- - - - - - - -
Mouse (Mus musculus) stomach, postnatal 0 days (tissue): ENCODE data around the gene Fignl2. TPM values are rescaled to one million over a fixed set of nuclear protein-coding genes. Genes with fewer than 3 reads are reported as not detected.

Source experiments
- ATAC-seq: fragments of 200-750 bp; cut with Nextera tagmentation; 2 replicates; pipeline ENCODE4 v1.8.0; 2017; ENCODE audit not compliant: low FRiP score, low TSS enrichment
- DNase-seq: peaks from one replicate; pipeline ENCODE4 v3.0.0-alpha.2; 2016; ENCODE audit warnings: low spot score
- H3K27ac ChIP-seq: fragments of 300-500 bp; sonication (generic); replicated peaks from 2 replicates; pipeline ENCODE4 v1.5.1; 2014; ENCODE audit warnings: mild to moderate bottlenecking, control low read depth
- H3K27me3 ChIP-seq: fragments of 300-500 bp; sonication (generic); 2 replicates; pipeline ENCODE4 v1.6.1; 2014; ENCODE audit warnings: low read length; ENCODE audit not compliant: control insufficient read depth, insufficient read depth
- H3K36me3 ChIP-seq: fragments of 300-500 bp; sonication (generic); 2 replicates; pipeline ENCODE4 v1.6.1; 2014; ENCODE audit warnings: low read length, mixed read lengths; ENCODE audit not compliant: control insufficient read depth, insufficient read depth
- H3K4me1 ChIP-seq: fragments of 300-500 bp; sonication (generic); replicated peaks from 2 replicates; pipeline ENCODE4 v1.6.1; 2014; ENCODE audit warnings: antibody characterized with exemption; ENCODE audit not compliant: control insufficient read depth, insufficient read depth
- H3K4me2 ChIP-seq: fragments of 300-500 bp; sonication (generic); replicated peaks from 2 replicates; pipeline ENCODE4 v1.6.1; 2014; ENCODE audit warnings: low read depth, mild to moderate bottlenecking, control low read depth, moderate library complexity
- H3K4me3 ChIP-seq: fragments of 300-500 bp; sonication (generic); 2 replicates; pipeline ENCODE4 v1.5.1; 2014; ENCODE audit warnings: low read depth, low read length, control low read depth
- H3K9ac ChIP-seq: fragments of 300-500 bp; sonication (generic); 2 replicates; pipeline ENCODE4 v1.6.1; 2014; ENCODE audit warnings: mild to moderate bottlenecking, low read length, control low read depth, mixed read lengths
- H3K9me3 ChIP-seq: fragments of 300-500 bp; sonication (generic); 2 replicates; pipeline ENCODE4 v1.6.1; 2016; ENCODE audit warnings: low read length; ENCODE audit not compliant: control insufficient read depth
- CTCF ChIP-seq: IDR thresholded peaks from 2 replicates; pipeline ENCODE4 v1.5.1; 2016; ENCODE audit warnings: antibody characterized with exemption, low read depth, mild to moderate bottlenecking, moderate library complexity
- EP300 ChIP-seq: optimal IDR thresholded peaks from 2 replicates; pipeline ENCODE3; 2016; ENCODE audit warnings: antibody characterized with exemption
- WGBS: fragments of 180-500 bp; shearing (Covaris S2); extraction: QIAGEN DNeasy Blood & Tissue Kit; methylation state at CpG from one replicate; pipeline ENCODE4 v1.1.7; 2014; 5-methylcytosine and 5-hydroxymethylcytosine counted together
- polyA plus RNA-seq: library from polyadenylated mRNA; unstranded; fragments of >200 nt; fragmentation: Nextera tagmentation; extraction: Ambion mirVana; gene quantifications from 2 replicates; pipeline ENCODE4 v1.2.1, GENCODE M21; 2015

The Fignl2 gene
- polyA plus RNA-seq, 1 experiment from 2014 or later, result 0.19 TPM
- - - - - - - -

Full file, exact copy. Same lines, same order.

Mouse (Mus musculus) stomach, postnatal 0 days (tissue): ENCODE data around the gene Fignl2. TPM values are rescaled to one million over a fixed set of nuclear protein-coding genes. Genes with fewer than 3 reads are reported as not detected.

Source experiments
- ATAC-seq: fragments of 200-750 bp; cut with Nextera tagmentation; 2 replicates; pipeline ENCODE4 v1.8.0; 2017; ENCODE audit not compliant: low FRiP score, low TSS enrichment
- DNase-seq: peaks from one replicate; pipeline ENCODE4 v3.0.0-alpha.2; 2016; ENCODE audit warnings: low spot score
- H3K27ac ChIP-seq: fragments of 300-500 bp; sonication (generic); replicated peaks from 2 replicates; pipeline ENCODE4 v1.5.1; 2014; ENCODE audit warnings: mild to moderate bottlenecking, control low read depth
- H3K27me3 ChIP-seq: fragments of 300-500 bp; sonication (generic); 2 replicates; pipeline ENCODE4 v1.6.1; 2014; ENCODE audit warnings: low read length; ENCODE audit not compliant: control insufficient read depth, insufficient read depth
- H3K36me3 ChIP-seq: fragments of 300-500 bp; sonication (generic); 2 replicates; pipeline ENCODE4 v1.6.1; 2014; ENCODE audit warnings: low read length, mixed read lengths; ENCODE audit not compliant: control insufficient read depth, insufficient read depth
- H3K4me1 ChIP-seq: fragments of 300-500 bp; sonication (generic); replicated peaks from 2 replicates; pipeline ENCODE4 v1.6.1; 2014; ENCODE audit warnings: antibody characterized with exemption; ENCODE audit not compliant: control insufficient read depth, insufficient read depth
- H3K4me2 ChIP-seq: fragments of 300-500 bp; sonication (generic); replicated peaks from 2 replicates; pipeline ENCODE4 v1.6.1; 2014; ENCODE audit warnings: low read depth, mild to moderate bottlenecking, control low read depth, moderate library complexity
- H3K4me3 ChIP-seq: fragments of 300-500 bp; sonication (generic); 2 replicates; pipeline ENCODE4 v1.5.1; 2014; ENCODE audit warnings: low read depth, low read length, control low read depth
- H3K9ac ChIP-seq: fragments of 300-500 bp; sonication (generic); 2 replicates; pipeline ENCODE4 v1.6.1; 2014; ENCODE audit warnings: mild to moderate bottlenecking, low read length, control low read depth, mixed read lengths
- H3K9me3 ChIP-seq: fragments of 300-500 bp; sonication (generic); 2 replicates; pipeline ENCODE4 v1.6.1; 2016; ENCODE audit warnings: low read length; ENCODE audit not compliant: control insufficient read depth
- CTCF ChIP-seq: IDR thresholded peaks from 2 replicates; pipeline ENCODE4 v1.5.1; 2016; ENCODE audit warnings: antibody characterized with exemption, low read depth, mild to moderate bottlenecking, moderate library complexity
- EP300 ChIP-seq: optimal IDR thresholded peaks from 2 replicates; pipeline ENCODE3; 2016; ENCODE audit warnings: antibody characterized with exemption
- WGBS: fragments of 180-500 bp; shearing (Covaris S2); extraction: QIAGEN DNeasy Blood & Tissue Kit; methylation state at CpG from one replicate; pipeline ENCODE4 v1.1.7; 2014; 5-methylcytosine and 5-hydroxymethylcytosine counted together
- polyA plus RNA-seq: library from polyadenylated mRNA; unstranded; fragments of >200 nt; fragmentation: Nextera tagmentation; extraction: Ambion mirVana; gene quantifications from 2 replicates; pipeline ENCODE4 v1.2.1, GENCODE M21; 2015

The Fignl2 gene
- polyA plus RNA-seq, 1 experiment from 2014 or later, result 0.19 TPM